Monday, December 28, 2009
Twilight in the Forest
The forest, always silent, now assumes that calm
that is more breathless and awesome than silence;
the breeze dies down, the leaves cease to rustle,
the animals of the woods slink away to their lairs;
one sees only an occasional crow,
its obstreperous caw-caw-caw echoing
and re-echoing for miles around.
No Angelus rings here,
for the nearest church is a day's journey away,
down the river and along the coast,
but one does not need to hear the tolling of distant bells
to be reminded of the hour for prayer.
One must pray here,
if only to relieve the terrifying solitude,
to stay the gathering darkness.
Here one must kneel down, make the sign of the cross,
join the twilight hush that like a solemn invocation
rises above the heads of the tallest tree to heaven.
The darkness comes like a sluggish, ever deepening stream.
Imperceptibly it crawls, inch by inch,
and as it crawls it swallows everything that stands in its way,
first the towering trees, from their buttressed roots
to the high quivering leaf,
then the shrubs and the undergrowth.
No one knows that it has reached a certain point
by the sepulchral silence that follows in its wake,
for it passes all sound and movement cease,
the creaking of the stiff branches,
the scampering of the small animals under the trees,
even the wind as it hurries through the lattice of the leaves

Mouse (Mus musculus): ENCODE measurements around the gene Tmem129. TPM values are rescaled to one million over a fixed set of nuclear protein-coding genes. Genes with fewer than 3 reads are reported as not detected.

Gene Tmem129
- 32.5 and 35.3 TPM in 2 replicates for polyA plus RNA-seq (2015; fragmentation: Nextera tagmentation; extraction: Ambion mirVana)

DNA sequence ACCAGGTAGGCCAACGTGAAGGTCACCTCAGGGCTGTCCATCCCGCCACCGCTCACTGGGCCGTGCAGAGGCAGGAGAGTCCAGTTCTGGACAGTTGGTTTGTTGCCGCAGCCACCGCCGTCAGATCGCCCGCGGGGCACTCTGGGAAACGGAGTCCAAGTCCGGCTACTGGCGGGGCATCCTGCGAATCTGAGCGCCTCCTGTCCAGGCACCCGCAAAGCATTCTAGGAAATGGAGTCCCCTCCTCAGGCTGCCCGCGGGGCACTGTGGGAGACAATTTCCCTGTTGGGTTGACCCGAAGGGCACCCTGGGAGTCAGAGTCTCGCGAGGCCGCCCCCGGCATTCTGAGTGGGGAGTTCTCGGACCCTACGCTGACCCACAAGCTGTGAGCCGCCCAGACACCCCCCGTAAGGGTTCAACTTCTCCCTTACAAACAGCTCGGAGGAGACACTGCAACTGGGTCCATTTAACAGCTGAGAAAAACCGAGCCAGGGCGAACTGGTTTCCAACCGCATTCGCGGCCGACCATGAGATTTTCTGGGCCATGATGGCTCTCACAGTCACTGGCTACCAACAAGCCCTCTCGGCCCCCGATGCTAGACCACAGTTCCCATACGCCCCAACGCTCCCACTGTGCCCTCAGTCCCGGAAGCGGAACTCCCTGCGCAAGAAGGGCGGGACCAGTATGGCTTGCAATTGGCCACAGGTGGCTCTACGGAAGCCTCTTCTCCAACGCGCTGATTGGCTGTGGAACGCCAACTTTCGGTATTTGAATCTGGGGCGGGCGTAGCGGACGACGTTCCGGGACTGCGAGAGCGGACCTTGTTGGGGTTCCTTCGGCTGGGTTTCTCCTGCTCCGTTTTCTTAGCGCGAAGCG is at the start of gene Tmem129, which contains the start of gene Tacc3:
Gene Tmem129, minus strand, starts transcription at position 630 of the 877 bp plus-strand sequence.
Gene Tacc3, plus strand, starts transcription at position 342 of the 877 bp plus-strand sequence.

and vines seems arrested in its flight.
Over the deep holes left by decaying logs,
the deep puddles made by the wild boar,
this stream swirls and eddies
and forms little unplumbed pools.
The hour signifies the end of the day's work,
the cessation of all the hurrying and stumbling during the day,
a chance to sit down or lie among the cool sedges
that grow near the spring, to bow your head
or rest your bowed head on your arms;
twilight is the quiet awaiting of sleep and forgetting,
the expectation of the sensation that is peaceful and resigned...
The forest always silent, now assumes that calm
that is more breathless and awesome than silence.~
This piece was lifted from Convict's Twilight, by Dr Arturo B Rotor, and arranged in poetry form. The narrative beauty and musical language used by the author fit well with the style of a poem, although not so much with its structure. But on reciting it, following the author's purposive punctuations to emphasize details of the scenarios in romantic mood, one senses the nostalgia of the place with the ambiance of twilight. (A V Rotor)
From the The Wound and the Scar, by Dr Arturo B Rotor, 1966 Republic Cultural Heritage Awardee for Literature. Dr Rotor finished medicine and conservatory of music at the same time from the University of the Philippines in 1932. He served as executive secretary of Presidents Quezon and Osmeña during the Second World War era.